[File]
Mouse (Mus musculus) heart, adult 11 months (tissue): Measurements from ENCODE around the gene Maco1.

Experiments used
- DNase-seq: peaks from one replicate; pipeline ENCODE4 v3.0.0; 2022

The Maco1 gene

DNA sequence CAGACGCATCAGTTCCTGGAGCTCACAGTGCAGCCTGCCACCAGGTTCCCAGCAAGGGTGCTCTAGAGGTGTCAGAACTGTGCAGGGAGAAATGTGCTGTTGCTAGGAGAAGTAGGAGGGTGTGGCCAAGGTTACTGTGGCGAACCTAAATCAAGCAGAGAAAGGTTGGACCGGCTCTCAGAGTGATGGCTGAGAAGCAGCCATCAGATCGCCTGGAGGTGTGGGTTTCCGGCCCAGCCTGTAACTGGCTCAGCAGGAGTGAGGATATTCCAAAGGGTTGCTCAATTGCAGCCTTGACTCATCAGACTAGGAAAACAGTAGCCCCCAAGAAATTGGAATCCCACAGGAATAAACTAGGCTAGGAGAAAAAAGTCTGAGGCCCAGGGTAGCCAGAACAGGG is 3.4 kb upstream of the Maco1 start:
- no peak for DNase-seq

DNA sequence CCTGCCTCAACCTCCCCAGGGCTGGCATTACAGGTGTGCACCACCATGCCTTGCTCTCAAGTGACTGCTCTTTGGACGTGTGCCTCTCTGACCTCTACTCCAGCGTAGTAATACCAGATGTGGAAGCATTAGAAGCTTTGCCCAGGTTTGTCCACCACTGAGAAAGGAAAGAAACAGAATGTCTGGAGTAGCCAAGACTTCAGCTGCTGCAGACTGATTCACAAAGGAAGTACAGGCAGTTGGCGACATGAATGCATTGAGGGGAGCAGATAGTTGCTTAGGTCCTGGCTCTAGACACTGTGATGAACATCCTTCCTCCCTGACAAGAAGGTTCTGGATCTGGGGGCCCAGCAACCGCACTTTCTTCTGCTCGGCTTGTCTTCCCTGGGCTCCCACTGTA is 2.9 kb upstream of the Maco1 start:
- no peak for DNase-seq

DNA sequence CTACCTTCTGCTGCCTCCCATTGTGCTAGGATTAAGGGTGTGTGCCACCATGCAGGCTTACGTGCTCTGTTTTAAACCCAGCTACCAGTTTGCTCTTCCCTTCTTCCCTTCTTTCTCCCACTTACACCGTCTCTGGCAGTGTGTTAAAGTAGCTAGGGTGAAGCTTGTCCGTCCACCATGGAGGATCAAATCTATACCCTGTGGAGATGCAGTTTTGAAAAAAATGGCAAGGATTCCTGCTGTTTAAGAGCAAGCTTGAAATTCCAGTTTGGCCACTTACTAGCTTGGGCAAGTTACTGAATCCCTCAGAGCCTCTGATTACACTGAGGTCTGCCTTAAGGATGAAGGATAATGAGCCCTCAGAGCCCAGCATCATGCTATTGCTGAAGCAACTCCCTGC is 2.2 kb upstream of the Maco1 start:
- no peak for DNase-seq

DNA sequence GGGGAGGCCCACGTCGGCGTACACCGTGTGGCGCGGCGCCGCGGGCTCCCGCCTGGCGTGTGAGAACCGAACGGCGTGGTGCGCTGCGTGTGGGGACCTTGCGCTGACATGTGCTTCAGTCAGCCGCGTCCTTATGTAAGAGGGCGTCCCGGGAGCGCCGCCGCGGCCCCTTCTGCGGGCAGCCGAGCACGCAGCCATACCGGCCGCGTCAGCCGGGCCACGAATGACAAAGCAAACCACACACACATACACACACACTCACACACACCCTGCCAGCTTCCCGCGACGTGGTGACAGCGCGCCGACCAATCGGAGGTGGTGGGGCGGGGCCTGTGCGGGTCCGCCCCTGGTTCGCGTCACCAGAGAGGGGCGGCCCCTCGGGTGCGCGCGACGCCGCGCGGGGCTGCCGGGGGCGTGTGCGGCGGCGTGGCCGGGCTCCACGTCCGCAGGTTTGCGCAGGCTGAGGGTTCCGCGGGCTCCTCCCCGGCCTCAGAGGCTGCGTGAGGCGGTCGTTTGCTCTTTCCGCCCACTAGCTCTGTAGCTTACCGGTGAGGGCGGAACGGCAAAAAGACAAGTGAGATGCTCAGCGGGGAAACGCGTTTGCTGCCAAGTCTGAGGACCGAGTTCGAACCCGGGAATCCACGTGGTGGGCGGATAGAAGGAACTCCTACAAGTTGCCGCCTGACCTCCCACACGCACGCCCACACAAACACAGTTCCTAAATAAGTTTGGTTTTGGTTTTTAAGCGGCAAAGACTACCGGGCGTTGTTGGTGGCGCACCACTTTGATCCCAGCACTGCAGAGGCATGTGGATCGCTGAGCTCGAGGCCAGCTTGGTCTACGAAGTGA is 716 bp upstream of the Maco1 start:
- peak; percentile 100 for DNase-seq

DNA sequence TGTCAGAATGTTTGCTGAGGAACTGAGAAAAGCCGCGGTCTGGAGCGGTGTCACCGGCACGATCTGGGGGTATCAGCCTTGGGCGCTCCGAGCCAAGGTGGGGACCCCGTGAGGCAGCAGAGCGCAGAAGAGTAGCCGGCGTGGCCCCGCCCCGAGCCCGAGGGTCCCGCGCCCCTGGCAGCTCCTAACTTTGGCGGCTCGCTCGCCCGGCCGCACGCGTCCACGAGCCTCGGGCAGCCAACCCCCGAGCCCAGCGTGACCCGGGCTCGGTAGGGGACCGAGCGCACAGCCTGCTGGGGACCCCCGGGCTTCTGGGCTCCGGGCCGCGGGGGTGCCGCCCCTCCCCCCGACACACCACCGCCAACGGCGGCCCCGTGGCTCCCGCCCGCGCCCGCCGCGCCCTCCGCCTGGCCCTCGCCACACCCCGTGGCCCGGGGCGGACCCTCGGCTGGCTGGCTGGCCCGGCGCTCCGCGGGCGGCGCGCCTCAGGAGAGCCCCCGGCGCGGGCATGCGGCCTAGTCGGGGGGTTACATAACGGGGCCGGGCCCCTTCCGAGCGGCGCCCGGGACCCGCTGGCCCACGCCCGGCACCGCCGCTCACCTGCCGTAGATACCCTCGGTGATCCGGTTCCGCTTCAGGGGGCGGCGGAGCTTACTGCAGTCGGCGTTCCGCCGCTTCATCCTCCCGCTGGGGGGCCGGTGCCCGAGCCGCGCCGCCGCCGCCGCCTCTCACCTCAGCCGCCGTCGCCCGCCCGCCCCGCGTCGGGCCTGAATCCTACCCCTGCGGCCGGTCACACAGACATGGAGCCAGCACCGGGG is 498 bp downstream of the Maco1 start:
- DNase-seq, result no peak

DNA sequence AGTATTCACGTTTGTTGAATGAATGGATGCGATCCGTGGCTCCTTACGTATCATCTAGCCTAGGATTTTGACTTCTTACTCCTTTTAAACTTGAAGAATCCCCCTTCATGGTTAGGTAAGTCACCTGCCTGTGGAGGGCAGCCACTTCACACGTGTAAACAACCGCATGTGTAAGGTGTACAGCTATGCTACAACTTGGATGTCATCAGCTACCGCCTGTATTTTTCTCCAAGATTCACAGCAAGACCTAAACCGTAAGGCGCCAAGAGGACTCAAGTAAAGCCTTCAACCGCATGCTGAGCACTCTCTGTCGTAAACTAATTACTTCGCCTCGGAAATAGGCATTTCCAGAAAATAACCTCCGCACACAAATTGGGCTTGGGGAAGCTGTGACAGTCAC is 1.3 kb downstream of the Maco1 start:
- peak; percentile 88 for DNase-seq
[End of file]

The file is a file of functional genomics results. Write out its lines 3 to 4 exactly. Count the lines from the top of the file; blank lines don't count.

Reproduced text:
- DNase-seq: peaks from one replicate; pipeline ENCODE4 v3.0.0; 2022

The Maco1 gene